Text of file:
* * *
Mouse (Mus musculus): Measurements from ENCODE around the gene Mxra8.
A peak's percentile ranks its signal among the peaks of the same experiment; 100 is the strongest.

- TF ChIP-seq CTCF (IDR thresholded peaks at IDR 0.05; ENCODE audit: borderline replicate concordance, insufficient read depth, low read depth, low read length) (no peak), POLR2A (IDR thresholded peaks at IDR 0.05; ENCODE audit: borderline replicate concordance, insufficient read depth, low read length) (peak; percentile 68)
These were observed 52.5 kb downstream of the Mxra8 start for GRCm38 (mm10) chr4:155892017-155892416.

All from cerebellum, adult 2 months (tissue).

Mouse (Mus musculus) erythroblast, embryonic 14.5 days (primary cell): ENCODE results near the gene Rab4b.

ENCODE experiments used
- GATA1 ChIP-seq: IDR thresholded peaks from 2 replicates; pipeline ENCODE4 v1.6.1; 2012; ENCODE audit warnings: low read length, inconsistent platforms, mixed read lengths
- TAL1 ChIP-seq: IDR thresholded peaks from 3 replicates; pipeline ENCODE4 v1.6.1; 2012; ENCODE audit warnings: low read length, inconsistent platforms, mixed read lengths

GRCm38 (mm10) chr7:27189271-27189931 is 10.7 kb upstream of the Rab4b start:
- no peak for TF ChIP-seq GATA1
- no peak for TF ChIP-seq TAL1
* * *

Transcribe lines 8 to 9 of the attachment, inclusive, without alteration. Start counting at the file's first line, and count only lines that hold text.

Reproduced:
- GATA1 ChIP-seq: IDR thresholded peaks from 2 replicates; pipeline ENCODE4 v1.6.1; 2012; ENCODE audit warnings: low read length, inconsistent platforms, mixed read lengths
- TAL1 ChIP-seq: IDR thresholded peaks from 3 replicates; pipeline ENCODE4 v1.6.1; 2012; ENCODE audit warnings: low read length, inconsistent platforms, mixed read lengths